The International Classification of Diseases (ICD) classifies diseases, symptoms, injuries and more. ICD codes are assigned to a category and identified by a code of six characters or less. ICD-9 was published in 1977, and it is widely used between healthcare providers and payers. The classifications in ICD-9 are at this point fairly old and inadequate to track all the changes and improvements that have occurred in the healthcare space; the answer to that is ICD-10, which is going to become the new required standard by October 2014.
To implement ICD-10 industry wide, healthcare providers, payers, clearinghouses need to upgrade their systems to become compliant with ICD-10 codes. The problem is that there is no such thing as a 1-to-1 mapping between ICD-9 and ICD-10; ICD-10 is not just a superset of ICD-9; it’s a totally different code set. There are cases in which an ICD-9 code has a precise match in ICD-10, but in most cases that’s not true; in some cases there are only approximate matches available; in some others multiple possible matches exist; in some others only combinations of multiple ICD-10 codes can replace the information conveyed in a single ICD-9 code.
With the ICD-9 to ICD-10 medical coding industry evolving and changing at an unprecedented rate, the focus has shifted from simple to complex and complete documentation – be it on the clinical or process side.
Many consider documentation a pain and assume their Electronic Medical Record (EMR) will take care of it, fail to understand the importance of it. It may not be required immediately, but it can be safely presumed that it would very critically needed at very near future. Lets highlight some instances where proper documentation is not only an option but also a must-have.
Accurate medical billing and coding:
Documentation is the key to accurate Billing and Coding. Many entities follow the simple rule – ‘If it is not documented, it cannot be Coded or Billed’. This policy is followed not only to promote ‘Best Practices’ in Billing, but also to avoid later complications during Audits. Any omission of details while documenting can lead to under payments and/or even denials. Many Providers realize the extent of revenue loss incurred by them due to poor documentation, only when they go through an audit of their past claims. Moreover, since ICD-10 being much more detailed in its Code-sets, demands clinical documentation to be precise in order to get accurate payments.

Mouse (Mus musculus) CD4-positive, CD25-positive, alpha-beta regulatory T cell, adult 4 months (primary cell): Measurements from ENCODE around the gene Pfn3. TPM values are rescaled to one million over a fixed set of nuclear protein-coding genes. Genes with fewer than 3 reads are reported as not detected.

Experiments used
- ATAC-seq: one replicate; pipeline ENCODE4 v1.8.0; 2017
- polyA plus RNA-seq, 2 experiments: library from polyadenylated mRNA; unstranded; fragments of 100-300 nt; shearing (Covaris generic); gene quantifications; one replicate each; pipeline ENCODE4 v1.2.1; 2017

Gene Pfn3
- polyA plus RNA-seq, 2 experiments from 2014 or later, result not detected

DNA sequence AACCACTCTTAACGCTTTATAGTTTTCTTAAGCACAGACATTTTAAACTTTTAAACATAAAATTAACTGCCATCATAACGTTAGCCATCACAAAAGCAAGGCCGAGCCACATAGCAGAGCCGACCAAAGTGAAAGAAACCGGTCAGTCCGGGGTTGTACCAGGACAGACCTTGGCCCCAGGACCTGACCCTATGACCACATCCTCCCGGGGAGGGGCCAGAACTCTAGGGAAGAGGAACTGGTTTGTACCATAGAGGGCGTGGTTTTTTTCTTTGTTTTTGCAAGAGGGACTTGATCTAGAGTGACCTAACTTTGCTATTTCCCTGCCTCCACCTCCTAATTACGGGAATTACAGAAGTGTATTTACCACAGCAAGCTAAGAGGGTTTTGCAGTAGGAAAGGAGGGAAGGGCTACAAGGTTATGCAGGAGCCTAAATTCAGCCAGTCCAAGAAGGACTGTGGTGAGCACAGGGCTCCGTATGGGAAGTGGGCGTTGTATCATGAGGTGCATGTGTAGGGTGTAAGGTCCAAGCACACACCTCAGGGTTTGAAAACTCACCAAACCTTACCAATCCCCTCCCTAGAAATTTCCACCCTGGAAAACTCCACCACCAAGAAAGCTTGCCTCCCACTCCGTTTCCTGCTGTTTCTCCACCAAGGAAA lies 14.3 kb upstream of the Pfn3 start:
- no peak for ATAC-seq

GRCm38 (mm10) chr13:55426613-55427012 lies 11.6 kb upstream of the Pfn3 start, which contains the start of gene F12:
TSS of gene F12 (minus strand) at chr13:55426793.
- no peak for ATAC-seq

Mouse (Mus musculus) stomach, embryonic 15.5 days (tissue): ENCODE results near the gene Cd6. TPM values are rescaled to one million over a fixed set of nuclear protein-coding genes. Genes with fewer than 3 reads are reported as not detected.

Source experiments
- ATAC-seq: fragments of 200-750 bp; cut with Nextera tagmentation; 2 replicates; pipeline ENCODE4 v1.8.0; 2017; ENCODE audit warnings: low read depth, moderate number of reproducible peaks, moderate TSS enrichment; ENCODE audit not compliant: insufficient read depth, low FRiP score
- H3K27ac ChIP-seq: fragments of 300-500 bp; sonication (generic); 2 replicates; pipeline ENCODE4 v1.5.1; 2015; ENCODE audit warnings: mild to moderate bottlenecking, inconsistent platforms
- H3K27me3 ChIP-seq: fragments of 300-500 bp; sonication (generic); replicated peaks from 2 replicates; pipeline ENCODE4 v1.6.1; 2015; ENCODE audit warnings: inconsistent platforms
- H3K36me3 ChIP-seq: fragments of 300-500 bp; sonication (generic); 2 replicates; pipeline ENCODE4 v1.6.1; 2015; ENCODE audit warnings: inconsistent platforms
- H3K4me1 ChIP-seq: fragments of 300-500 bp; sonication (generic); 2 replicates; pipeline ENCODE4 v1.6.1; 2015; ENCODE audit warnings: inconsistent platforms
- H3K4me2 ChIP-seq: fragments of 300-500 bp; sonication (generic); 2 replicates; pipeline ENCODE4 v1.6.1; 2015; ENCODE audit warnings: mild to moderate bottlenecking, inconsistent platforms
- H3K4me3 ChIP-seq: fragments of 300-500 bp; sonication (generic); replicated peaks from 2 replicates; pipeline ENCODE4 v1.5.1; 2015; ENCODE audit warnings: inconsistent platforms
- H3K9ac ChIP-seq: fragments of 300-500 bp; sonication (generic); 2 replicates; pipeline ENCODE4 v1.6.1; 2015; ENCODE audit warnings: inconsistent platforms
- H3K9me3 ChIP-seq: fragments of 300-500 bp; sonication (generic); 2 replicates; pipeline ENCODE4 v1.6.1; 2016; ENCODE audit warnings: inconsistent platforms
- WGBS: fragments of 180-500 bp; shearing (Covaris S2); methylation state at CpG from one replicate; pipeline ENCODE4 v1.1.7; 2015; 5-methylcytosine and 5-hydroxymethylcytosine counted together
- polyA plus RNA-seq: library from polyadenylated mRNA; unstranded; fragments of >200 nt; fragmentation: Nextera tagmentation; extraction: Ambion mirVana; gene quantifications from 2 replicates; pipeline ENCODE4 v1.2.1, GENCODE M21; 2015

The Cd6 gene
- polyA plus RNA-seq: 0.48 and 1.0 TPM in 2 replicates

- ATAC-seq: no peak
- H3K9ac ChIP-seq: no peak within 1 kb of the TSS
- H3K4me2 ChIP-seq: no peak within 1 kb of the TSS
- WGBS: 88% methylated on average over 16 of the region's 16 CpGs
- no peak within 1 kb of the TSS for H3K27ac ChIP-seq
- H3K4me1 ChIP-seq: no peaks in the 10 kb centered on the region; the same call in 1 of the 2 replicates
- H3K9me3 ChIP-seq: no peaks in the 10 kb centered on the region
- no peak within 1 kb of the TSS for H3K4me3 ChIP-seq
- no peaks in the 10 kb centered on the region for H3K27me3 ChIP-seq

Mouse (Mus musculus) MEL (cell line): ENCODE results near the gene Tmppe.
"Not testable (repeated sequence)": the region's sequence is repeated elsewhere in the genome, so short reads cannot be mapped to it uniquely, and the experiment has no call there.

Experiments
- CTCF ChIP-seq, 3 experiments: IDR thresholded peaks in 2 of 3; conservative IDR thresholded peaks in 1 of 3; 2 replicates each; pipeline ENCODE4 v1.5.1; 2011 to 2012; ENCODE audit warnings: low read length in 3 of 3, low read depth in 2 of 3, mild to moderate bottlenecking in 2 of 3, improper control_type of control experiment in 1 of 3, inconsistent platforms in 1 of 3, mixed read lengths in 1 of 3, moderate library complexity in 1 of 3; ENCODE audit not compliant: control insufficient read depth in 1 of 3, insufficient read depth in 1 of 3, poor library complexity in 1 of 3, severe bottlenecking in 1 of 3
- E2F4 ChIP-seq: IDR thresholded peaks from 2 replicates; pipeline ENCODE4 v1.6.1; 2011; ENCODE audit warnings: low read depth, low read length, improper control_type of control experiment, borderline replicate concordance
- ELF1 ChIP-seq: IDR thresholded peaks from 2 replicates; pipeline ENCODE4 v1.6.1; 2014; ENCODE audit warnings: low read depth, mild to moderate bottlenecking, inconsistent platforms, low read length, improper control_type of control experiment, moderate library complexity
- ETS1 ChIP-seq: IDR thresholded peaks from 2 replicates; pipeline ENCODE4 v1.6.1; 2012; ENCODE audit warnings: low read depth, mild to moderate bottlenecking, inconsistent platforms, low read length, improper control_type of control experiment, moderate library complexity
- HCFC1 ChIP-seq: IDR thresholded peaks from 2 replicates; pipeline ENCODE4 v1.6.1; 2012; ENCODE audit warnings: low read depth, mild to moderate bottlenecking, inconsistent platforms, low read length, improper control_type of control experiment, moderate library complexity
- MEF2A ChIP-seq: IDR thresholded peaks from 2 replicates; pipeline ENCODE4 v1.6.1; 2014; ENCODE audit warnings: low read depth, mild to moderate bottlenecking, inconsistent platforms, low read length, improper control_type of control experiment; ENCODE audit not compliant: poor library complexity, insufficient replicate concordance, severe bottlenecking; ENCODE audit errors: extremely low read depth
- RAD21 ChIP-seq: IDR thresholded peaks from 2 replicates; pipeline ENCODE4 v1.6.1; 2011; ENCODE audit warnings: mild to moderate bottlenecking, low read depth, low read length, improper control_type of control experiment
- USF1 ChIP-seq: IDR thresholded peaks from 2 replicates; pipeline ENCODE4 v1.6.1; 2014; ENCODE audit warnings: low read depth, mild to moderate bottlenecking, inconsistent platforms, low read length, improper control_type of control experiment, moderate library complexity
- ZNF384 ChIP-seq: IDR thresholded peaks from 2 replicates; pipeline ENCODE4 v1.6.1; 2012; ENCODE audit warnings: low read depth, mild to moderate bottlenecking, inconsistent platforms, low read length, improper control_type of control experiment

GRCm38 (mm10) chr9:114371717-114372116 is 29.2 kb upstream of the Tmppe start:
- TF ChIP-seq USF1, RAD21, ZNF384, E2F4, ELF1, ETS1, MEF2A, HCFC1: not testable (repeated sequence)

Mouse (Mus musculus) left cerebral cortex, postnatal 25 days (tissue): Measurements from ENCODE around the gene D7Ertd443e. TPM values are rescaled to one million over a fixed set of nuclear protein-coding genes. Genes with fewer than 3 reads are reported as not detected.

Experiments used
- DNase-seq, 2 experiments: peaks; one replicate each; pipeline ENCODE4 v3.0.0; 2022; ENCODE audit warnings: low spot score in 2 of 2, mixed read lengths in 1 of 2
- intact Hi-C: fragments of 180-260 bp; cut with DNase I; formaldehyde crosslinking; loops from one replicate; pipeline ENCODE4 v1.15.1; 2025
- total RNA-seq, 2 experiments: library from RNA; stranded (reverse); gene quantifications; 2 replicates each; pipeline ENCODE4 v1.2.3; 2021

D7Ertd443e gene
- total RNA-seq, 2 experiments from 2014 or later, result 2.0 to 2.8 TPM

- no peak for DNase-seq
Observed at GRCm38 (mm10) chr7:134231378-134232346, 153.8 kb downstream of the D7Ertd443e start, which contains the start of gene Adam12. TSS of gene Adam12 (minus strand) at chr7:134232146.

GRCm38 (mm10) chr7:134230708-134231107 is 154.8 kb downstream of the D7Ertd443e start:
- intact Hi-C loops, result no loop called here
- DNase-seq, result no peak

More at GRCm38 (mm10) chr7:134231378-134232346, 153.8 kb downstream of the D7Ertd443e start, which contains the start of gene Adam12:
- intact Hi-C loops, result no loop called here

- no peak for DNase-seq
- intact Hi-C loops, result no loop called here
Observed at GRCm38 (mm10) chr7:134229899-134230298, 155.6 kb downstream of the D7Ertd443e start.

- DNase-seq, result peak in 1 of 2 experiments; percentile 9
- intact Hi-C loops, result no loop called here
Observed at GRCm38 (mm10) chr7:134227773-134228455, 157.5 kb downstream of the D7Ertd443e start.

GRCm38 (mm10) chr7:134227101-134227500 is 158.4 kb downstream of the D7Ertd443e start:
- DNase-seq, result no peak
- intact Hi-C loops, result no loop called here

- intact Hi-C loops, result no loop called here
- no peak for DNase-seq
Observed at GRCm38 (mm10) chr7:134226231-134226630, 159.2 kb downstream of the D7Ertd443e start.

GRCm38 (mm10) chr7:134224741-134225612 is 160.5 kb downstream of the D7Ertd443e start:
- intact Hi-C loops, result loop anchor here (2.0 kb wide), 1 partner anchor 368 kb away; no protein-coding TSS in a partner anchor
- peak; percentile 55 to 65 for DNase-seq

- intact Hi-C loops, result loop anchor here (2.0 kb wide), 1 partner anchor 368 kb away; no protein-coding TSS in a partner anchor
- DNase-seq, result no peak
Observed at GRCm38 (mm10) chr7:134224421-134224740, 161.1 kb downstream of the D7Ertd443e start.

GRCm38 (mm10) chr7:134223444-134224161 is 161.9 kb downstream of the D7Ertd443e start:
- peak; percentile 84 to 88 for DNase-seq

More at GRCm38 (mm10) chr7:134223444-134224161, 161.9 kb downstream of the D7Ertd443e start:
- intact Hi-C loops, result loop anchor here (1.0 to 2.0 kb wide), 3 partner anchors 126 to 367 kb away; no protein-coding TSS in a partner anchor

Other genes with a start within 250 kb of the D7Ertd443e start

Process improvement and re-engineering are the key to evolve with the changing times for any process, including medical billing and coding. Failure to improve or re-engineer processes in accordance to new guidelines and rules, results in denials and underpayments which ultimately lead to the demise of the entity. There have been instances where Healthcare institutions declared bankruptcy just because of inefficient processes, improper documentation or an inability to change with the times.
Appeal for denied claims:
Appeals work at two levels, with the Insurance payer as well as when being Audited by Recovery Audit Contractors (RAC), Medicaid Integrity Contracts (MIC) or Zoned Program Integrity Contractors (ZPIC). When the documentation is good, denials can be re-filed and appealed with more authority, which results in faster and higher payments. Once a track record for excellent documentation is established, the Payers accede to review requests faster.
The most frightening nightmare that a practice can have is – the insurance audit. With the advent of the Recovery Audit Contractors (RAC), Medicaid Integrity Contracts (MIC) or Zoned Program Integrity Contractors (ZPIC), every Healthcare entity is at risk of being audited and penalized. The only solution that can alleviate this problem a little is by having proper documentation. Also, the Appeals data of the past 2 years show that Healthcare professionals with complete and proper documentation had a very high success rate when they appeal the ruling made by the Auditors. It certainly pays to be methodical and careful with documentation instead of losing both past and potential future revenues to Audits.
The need for documentation in medical billing doesn’t end with this short list. Every process in medical billing and coding needs proper and complete documentation that can help in the filing of clean claims and improve reimbursements.